We left the Ravenscourt male to allow other vehicles to spend time with him too, and ended up with the female Leopard from the previous night, copulating. The sun was getting quite harsh by this time (around 09h00) but the Leopard were reasonably well exposed without too many contrasting elements on them due to the light. That being said, that was me commenting purely on the photographic quality of the scene. As a animal fanatic however, it was such a special sighting and one that I can count on one hand only! I was so happy for my guests to be witness to a scene that so many people never get to see.
That afternoon we made our way back to the scene of the coupling Leopard, but they were not there and their tracks confirmed that they had indeed moved off. We cam upon the female walking down a road which afforded us some nice photographic opportunities with her, but as she went off road and into a block of seriously thick bushes and trees, we stuck with her for a bit before I called it.
As if we hadn’t seen enough truly special sightings, there were two upcoming sightings for us that will never be forgotten. The first was of a male and female White rhino mating! Yes! You read that right! Our tracker has been working for over 15 years and had never seen this before. Words can’t describe how we all felt being privileged to witnessing the continuation of a species that is under such dire circumstance.
One evening on our way back to camp, we came upon a very relaxed sub-adult Civet eating berries. We spent an amazing amount of time with this little creature as it went about eating; an incredibly special occurrence and sighting as usually these animals are skittish and you do not get to spend time with them like we did!
Another moment my guests will certainly not forget, nor I, is the night were we thought we had left off with the Birmingham male and his one. We were having sundowners (the first time on our whole tour) on our last night when I heard the males roaring. The sun had pretty much set and we had our sundowner drinks not too far from these boys as we knew they were going to get active in the evening. As we pulled up to the scene, both males were still roaring in unison. It is an amazing experience to witness, especially up close, as their roars reverberate through your body and thrum there. It is commanding and so loud. We all sat in silence while some captured video footage while other took spotlight images. When they ended, we moved to where the young male was sitting a few meters away from his father and captured some images of him too. And then we waited. We waited and hoped for another roar in unison.
After quite a while, it happened. They roared. Once they ended, we were all happy to call the evening on this high note and make our way to camp.
With the view of our camp and its lights ahead of us, the only thing separating us was a bridge over the Sand River. Suddenly, a cacophony of excited Hyena calls came flooding in. It was so loud and you could tell there were a number of Hyena!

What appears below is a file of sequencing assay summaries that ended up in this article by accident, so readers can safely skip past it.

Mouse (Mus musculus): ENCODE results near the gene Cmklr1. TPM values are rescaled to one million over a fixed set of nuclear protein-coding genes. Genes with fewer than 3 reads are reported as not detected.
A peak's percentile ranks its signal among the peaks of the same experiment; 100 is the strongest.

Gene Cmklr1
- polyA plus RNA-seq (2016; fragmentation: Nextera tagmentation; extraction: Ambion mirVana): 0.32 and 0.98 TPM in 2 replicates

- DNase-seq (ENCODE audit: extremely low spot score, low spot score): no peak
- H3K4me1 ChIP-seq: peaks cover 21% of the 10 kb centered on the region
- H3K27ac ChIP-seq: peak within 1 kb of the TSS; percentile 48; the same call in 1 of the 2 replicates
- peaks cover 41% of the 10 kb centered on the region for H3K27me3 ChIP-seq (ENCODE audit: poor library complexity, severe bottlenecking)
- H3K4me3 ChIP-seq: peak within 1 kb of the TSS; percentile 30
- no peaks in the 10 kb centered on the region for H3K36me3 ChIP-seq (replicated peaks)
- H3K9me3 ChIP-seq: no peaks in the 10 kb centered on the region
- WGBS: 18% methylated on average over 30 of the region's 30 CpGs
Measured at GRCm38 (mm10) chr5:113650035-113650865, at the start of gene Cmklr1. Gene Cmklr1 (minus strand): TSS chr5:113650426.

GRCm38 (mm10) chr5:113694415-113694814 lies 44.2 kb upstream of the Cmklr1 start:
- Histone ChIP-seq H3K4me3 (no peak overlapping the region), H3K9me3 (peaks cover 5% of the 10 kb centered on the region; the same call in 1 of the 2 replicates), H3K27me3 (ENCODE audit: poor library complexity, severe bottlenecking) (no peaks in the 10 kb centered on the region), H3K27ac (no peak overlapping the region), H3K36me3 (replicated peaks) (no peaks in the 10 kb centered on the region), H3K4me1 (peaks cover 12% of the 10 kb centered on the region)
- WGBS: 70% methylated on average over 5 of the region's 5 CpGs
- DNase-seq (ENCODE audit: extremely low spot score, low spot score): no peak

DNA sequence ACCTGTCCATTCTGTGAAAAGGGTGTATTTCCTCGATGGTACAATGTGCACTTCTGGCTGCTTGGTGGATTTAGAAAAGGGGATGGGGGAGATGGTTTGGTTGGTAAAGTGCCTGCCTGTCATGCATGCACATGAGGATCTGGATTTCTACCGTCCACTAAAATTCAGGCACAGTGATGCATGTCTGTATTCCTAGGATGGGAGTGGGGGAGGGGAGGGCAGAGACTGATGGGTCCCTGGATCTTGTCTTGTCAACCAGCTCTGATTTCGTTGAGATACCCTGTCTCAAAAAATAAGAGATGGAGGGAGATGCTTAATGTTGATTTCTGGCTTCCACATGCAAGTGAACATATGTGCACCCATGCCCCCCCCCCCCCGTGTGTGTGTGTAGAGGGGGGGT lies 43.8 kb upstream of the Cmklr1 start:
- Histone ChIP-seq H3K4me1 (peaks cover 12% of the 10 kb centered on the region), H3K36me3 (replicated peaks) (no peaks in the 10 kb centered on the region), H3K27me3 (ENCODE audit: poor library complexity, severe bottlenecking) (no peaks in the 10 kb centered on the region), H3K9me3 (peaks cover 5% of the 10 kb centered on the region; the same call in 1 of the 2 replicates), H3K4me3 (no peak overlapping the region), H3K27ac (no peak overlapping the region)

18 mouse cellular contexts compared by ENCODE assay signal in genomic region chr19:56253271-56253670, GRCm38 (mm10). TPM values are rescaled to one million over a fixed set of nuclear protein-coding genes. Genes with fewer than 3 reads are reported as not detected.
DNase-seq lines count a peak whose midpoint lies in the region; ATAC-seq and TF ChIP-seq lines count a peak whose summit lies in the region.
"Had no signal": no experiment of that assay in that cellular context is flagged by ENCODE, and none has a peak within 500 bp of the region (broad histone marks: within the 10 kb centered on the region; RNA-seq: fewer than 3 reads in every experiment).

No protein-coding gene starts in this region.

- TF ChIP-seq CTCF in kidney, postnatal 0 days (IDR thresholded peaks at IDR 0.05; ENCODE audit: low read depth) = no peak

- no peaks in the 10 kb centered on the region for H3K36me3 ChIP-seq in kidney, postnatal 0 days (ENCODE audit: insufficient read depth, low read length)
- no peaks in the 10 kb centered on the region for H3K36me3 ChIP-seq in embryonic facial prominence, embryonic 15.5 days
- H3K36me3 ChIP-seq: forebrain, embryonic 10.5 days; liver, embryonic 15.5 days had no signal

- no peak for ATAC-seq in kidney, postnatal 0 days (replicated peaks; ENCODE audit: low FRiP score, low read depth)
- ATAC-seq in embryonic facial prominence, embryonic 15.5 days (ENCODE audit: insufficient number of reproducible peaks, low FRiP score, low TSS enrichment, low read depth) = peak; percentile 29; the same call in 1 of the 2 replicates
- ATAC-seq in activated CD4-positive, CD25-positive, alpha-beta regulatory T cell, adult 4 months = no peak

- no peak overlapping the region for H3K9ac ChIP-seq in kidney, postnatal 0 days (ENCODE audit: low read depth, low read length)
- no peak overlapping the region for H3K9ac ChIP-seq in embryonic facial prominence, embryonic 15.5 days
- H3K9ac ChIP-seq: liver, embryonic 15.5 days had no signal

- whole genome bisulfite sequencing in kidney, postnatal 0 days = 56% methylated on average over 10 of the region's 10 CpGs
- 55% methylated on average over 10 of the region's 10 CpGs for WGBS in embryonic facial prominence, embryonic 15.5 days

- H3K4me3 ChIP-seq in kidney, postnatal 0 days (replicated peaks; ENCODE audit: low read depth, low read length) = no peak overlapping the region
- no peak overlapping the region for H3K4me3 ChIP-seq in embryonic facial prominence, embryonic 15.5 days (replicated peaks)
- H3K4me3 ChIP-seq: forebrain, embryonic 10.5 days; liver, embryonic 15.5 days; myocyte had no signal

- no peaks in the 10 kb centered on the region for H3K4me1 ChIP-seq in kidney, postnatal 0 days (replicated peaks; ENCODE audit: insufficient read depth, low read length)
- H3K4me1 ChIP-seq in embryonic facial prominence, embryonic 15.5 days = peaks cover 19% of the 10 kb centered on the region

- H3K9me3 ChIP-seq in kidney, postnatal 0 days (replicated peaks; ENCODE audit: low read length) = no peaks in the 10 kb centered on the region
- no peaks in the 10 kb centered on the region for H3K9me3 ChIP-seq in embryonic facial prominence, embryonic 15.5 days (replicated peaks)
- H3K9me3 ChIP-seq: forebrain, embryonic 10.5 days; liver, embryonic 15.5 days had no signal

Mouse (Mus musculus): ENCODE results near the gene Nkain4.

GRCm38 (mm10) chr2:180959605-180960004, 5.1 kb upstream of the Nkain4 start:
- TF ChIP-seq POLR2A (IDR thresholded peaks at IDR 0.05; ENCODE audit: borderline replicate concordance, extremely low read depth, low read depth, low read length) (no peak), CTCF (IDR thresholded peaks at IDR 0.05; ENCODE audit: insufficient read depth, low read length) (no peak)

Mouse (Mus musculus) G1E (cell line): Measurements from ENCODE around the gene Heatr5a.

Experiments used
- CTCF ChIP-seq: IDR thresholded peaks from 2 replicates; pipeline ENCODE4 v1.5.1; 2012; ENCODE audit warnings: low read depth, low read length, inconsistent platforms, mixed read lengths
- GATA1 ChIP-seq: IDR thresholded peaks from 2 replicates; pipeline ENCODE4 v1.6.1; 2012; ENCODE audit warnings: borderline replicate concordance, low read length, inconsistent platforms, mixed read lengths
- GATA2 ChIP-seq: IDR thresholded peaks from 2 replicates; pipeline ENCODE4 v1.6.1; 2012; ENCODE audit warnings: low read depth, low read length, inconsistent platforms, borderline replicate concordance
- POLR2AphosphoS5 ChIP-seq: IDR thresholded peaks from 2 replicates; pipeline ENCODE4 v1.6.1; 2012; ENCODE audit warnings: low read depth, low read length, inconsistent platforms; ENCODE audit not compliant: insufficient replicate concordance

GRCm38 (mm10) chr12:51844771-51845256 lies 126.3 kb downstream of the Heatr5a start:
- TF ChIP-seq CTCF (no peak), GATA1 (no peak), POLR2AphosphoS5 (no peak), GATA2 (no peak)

“Something is happening!” I exclaimed.
“Hold on tight!” replied Diff.
And hold on we did.
We positively zoomed towards the sounds of the Hyena. Reflected in the vehicles lights, we could see streams of Hyena forms running in the dark, heading towards where we too were going. “Over there!” Rodger pointed excitedly. Two Lioness were on an incredibly fresh Impala carcass and their snarling was mixed in with the sounds of the most Hyena I have ever seen. There were bodies everywhere you looked. The Lionesses would take turns to chase the Hyena that came too close away. Finally the only light that broke the darkness was the light on the Lionesses, which made the sounds around us even more intensified as our senses were exploding. This happened for an amazing handful of moments where the Hyena seemed to quieten down and even more off.
That is not where this ended, however.
Entering the light in full run, the 2 male Lions came in bolting at the females, chasing them away into the dark. We saw that the females had ended up splitting up in the commotion as the youngest was running in the direction of our camp, whilst the older female had gone in the other direction. I think it is safe to say that we sat there with jaws dropping, eyes wide, and the most incredible feeling sitting in our souls. We had all seen scenes like this on documentaries before, and now we had witnessed it ourselves, with not another vehicle in sight.
This South African Photo Tour was action-packed, wild, intense and so satisfying. We saw Leopards daily, if not on every game drive. We saw sights and scenes that some don’t even ever think of seeing. The group got along famously and learnt a lot from myself as well as one another. It is certainly one that won’t be forgotten.
To join me next year on my Sabi Sand: The Big 5 Photo Tour 2023, please click here which will take you to the photo tour page on the website. You can email Nicolette too if you would like further information and booking documents.
I look forward to welcoming you on an ORYX Photo Tour with me.
Your Senior Photo Tour Leader and host,
Love the leopards!